As we were flying, I was eager to look at what passed below us and was particularly interested in our approach to Beijing. I've heard stories about how big, crowded and smoggy Beijing is and was watching for such a place but we never saw it. We were obviously approaching the city because we'd diminished altitude substantially, but we were still flying over farmers' fields when Tom pointed to an odd-shaped building. "What's that?" he wondered. The building was shaped like two capital Ys connected to each other at the bottom of their stems.
My first reaction was that it was an airport but I couldn't see any planes and none of the supporting industry one expects near a major international airport so when we continued to fly past it, with no indication that we were going to land, and since we continued to see farmers' fields, I concluded I was wrong. I was wrong (about being wrong)! It still seems to be an odd location for an airport and I'm guessing that it was built specifically for the Olympics. Perhaps there's another airport for domestic flights?
The 38C (100F?) heat hit us with a blast. Does this place have air-conditioning? I have my doubts because I was pouring sweat from the start. The terminal is very new-looking and gorgeous--marbled floors, for example--but also utilitarian; there was no attempts to make the place inviting or relaxing such as the lounge in Vancouver's International Terminal with tall trees, upholstered couches and chairs, pools, fountains, aquarium and art.
Instead, there was an army of women in baby-blue uniforms, scattered liberally throughout, with squeegees as their weapons. Seriously! I used the washroom and was followed by one such warrior who took to the counter of sinks with a vengeance, ensuring no drops of water would mar the glossy marble. When there was nothing to clean, they would stand at alert attention, ready to attack whatever might defile the purity of walls, floors and other surfaces.
Our flight had arrived late and we had less than two hours to be processed by Immigration and Airport Security. Would we make it to our connecting flight on time? We weren't sure. We also weren't sure where to go, once we were off the plane (being the last to emerge and then using a washroom before proceeding, so we had no herd to follow) and wound up in the wrong line before being directed to the (much-shorter) right one.
Everywhere we walked, I was racing for fear of missing our connecting flight. Poor Tom had trouble keeping up! But then, he hasn't been walking every day, wearing a heavy backpack like I have for the past three weeks. When I was on the plane, I felt sick and icky, restless, and uncomfortable. I thought it was tiredness without being able to sleep but I was fine once we were on the ground, as evidenced by my fast walking in Beijing. In fact, once we'd found the departure lounge and realising we had another hour before boarding, I insisted on walking more. I still felt sick on the next flight.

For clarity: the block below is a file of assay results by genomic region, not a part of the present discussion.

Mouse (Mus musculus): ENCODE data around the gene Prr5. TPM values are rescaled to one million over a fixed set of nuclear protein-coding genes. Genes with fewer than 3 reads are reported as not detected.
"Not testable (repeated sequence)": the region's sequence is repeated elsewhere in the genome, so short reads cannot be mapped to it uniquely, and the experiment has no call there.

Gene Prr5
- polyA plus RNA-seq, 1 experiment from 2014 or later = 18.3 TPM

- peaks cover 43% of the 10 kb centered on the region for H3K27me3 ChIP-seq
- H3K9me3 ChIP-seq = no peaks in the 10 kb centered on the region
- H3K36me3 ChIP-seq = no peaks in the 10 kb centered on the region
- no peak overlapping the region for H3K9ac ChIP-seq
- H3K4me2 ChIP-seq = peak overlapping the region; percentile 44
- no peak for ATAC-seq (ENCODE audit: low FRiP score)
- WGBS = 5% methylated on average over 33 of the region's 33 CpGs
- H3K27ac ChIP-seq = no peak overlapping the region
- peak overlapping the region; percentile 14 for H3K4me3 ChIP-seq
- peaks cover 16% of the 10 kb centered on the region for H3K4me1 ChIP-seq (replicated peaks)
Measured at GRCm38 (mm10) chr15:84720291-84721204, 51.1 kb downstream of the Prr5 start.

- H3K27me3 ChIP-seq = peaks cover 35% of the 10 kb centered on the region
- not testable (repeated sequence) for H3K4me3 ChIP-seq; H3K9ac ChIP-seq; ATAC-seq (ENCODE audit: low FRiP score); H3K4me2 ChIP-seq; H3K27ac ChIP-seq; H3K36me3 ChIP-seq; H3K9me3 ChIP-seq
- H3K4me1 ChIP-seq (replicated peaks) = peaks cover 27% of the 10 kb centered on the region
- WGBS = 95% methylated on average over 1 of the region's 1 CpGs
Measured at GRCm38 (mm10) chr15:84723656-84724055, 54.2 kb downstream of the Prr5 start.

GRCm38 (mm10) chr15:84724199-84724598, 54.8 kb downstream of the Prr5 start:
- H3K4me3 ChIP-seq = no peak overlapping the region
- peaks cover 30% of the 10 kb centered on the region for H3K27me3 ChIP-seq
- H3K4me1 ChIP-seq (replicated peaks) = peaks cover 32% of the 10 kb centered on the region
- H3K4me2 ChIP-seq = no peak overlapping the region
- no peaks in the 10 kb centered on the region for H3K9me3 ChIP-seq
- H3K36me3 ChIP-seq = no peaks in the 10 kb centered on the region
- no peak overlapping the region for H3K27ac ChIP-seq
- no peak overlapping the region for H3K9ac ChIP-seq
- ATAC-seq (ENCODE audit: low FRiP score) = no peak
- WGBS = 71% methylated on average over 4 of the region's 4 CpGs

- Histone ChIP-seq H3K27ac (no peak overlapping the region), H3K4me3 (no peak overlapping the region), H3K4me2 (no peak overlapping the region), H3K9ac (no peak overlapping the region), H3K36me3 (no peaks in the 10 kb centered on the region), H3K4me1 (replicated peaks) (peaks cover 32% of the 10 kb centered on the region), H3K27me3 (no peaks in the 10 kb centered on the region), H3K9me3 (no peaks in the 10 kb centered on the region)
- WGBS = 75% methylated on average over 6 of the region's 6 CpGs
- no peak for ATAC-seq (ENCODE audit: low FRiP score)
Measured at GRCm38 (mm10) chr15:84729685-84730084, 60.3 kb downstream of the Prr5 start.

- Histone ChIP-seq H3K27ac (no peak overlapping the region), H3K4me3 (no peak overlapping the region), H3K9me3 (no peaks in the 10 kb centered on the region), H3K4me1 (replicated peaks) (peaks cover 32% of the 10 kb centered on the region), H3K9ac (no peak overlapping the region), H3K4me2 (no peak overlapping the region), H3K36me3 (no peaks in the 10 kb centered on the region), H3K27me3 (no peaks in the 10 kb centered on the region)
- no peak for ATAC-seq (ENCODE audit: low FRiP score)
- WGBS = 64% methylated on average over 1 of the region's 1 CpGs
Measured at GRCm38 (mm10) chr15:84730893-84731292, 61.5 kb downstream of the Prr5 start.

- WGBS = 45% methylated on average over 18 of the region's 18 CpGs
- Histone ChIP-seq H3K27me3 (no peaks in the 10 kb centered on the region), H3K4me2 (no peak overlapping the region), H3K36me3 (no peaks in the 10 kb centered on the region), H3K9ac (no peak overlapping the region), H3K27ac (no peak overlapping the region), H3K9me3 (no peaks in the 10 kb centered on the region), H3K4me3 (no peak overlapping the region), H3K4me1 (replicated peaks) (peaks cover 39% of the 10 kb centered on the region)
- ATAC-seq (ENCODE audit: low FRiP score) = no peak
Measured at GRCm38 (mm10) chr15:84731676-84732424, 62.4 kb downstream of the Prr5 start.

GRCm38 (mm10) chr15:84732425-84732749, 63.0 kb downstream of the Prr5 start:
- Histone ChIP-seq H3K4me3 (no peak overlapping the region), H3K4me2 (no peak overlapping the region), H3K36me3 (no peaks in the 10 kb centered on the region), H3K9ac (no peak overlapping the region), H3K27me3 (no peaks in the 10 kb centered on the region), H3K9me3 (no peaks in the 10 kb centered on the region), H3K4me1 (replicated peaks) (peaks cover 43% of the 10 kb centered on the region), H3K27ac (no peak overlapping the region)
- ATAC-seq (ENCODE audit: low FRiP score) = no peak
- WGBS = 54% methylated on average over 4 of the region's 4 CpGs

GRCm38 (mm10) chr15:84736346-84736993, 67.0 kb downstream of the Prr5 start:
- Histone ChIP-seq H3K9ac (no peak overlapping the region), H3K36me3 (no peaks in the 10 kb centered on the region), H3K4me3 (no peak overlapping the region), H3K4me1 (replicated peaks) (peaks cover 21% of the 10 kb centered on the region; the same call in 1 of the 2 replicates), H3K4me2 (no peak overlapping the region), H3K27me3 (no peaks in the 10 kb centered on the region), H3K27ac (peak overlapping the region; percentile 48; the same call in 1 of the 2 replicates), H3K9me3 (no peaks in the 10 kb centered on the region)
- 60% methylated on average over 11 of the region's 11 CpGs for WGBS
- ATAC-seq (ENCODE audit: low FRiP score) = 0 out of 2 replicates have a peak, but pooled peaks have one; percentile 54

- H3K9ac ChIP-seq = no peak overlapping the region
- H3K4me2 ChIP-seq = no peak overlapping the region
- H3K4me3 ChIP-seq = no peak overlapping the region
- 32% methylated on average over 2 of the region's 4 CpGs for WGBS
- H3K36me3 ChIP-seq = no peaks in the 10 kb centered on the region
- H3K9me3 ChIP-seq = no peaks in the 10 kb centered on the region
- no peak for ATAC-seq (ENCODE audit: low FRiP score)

Mons promised me that I could find bottled water wherever we would be in Asia. "They're selling them on every street corner, Mom!" But water was hard to find in the Beijing airport and available only in vending machines--not so helpful when you don't have local currency. I had a bottle of water from our flight, but security took it away from me. Combined with the heat and my fast moving, I was drenched. I'm going to have to get used to being constantly wet but I also have to keep hydrated, which means drinking lots of water. This may be more of a challenge than I expected. My two-litre hydration bag is going to be very useful.
Singapore Airlines is amazing. The female flight attendants wear very colourful and much-decorated floor-length cheung sams (Chinese-style dress). The men wear suits. One of the first things they did, once the seat belt sign was off, was hand out hot, wet, terry-cloth cloths to freshen ourselves with. How welcome after all the sweating I had done in Beijing! Our meal was served with metal cutlery and real glass to drink from. And when we landed in Singapore and went to find out how to connect with our delayed baggage, they gave us a substantial amount of cash (without us asking) to buy the things we were lacking. Nice!
The plane wasn't full so Tom and I shared an extra seat. Knowing how horrible I'd been feeling and that I hadn't been able to sleep, Tom (though he was also tired) generously offered to let me lie down with my feet on his lap. Finally I was able to get a couple hours sleep. Thank you, God!
When I was awake, however, I spent a fair bit of time looking out the window. So many (low) mountains! We flew between Guangzhou and Hong Kong after dark and I think it was Hong Kong whose lights I saw from 36000 feet up. I think it would be cool to take a trip whose sole purpose was to fly over many countries (or one large country) to view their terrain and landscape from the sky. I wonder if anyone has thought to create such tourist packages.